Vehicle fleet emissions of black carbon, polycyclic aromatic hydrocarbons, and other pollutants measured by a mobile laboratory in Mexico City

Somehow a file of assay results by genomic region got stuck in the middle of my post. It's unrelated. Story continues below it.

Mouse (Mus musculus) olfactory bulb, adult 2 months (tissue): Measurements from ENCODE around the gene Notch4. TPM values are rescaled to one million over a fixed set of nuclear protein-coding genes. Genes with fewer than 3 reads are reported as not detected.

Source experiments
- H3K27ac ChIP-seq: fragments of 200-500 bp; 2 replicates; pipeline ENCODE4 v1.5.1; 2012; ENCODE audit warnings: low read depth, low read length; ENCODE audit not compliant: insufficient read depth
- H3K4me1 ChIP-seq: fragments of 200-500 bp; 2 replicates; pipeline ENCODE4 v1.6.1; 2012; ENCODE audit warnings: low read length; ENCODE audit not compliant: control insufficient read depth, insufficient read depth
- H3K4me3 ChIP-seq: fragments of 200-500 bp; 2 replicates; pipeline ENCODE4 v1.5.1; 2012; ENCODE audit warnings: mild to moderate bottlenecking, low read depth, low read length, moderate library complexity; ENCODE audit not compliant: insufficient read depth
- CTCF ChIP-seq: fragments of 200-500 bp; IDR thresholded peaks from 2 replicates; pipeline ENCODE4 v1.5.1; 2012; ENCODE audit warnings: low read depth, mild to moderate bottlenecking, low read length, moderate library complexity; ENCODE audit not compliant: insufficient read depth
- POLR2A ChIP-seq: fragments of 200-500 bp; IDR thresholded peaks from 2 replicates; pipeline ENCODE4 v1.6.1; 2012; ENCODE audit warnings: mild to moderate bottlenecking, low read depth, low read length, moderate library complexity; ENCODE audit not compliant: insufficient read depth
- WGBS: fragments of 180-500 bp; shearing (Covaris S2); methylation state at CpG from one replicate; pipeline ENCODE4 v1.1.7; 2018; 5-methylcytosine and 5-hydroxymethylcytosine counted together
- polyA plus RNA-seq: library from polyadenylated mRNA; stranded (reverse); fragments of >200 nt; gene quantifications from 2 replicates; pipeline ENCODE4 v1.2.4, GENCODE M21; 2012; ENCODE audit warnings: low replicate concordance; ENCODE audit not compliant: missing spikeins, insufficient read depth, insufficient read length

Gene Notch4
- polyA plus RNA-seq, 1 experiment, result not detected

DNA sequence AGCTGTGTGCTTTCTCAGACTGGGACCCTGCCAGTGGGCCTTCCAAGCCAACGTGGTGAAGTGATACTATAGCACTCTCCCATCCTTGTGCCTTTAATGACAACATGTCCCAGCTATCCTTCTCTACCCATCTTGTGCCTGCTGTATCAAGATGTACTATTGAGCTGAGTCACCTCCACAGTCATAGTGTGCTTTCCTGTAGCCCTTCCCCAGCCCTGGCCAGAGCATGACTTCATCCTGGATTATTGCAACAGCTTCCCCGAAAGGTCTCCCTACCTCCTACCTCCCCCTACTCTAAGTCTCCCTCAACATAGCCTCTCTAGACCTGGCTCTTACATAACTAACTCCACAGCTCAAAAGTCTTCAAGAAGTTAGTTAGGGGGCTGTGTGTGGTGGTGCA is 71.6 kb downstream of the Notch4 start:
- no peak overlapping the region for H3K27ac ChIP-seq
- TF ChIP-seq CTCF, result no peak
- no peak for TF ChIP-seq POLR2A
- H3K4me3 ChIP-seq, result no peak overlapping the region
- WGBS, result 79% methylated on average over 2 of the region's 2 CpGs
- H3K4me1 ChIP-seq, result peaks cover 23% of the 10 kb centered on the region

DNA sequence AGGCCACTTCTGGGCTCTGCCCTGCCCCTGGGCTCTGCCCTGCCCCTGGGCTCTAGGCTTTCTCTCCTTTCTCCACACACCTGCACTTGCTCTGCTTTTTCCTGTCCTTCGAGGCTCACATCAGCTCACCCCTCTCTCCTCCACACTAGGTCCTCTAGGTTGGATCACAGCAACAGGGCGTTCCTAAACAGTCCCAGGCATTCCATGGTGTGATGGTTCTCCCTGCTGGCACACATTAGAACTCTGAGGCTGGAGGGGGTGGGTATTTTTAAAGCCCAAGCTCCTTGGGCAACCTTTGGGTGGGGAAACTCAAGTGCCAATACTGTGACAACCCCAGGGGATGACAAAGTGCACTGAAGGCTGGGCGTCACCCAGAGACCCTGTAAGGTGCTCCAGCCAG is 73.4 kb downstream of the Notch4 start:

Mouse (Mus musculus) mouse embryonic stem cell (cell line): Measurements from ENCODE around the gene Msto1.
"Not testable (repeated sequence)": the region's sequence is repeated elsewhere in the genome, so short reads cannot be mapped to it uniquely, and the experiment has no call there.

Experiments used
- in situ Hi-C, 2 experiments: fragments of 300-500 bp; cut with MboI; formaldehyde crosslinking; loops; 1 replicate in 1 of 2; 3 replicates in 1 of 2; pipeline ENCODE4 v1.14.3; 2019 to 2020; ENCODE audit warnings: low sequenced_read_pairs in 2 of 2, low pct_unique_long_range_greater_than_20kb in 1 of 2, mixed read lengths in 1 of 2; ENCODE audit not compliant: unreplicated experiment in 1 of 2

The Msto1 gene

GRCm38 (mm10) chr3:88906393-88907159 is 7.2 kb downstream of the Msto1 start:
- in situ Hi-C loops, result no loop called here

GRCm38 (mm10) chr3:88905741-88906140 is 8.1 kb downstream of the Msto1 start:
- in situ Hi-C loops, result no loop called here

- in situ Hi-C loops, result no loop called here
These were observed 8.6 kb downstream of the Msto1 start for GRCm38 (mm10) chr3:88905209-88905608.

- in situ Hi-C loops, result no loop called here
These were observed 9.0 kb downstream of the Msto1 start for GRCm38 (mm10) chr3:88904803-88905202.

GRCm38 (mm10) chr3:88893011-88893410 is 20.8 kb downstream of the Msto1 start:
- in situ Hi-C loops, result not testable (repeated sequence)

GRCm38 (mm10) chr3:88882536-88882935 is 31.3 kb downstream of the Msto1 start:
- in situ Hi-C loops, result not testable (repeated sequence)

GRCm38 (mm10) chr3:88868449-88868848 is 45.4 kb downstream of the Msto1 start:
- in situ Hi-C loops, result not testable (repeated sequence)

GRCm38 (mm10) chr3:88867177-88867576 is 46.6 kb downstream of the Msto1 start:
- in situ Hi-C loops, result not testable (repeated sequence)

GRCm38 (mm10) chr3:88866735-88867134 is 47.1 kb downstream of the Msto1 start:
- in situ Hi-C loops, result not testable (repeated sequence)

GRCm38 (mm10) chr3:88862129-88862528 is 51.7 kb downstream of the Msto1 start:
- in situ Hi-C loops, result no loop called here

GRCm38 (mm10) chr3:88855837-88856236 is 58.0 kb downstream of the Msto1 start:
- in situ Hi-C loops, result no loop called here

Black carbon (BC) and polycyclic aromatic hy- drocarbons (PAHs) are of concern due to their effects on cli- mate and health. The main goal of this research is to provide the first estimate of emissions ofBCand particle-phase PAHs (PPAHs) from motor vehicles in Mexico City. The emissions of other pollutants including carbon monoxide (CO), oxides of nitrogen (NOx), volatile organic compounds (VOCs), and particulate matter of diameter 2.5µm and less (PM2.5) are also estimated. As a part of the Mexico City Metropolitan Area field campaign in April 2003 (MCMA-2003), a mobile laboratory was driven throughout the city. The laboratory was equipped with a comprehensive suite of gas and parti- cle analyzers, including an aethalometer that measured BC and a photoionization aerosol sensor that measured PPAHs. While driving through traffic, the mobile lab continuously sampled exhaust plumes from the vehicles around it. We have developed a method of automatically identifying ex- haust plumes, which are then used as the basis for calcula- tion of fleet-average emissions. In the approximately 75 h of on-road sampling during the field campaign, we have iden- tified ∼30 000 exhaust measurement points that represent a variety of vehicle types and driving conditions. The large sample provides a basis for estimating fleet-average emis- sion factors and thus the emission inventory. Motor vehicles in the Mexico City area are estimated to emit 1700±200 met- ric tons BC, 57±6 tons PPAHs, 1 190 000±40 000 tons CO, 120 000±3000 tons NOx, 240 000±50 000 tons VOCs, and Correspondence to: L. C. Marr (email@example.com) 4400±400 tonsPM2.5 per year, not including cold start emis- sions. The estimates for CO,NOx, and PPAHs may be lowby up to 10% due to the slower response time of analyzers used to measure these species. Compared to the government’s of- ficial motor vehicle emission inventory for the year 2002, the estimates for CO, NOx, VOCs, and PM2.5 are 38% lower, 23% lower, 27% higher, and 25% higher, respectively. The distributions of emission factors of BC, PPAHs, and PM2.5 are highly skewed, i.e. asymmetric, while those for benzene, measured as a surrogate for total VOCs, and NOx are less skewed. As a result, the total emissions of BC, PPAHs, and PM2.5 could be reduced by approximately 50% if the highest 20% of data points were removed, but “super polluters” are less influential on overall NOx and VOC emissions.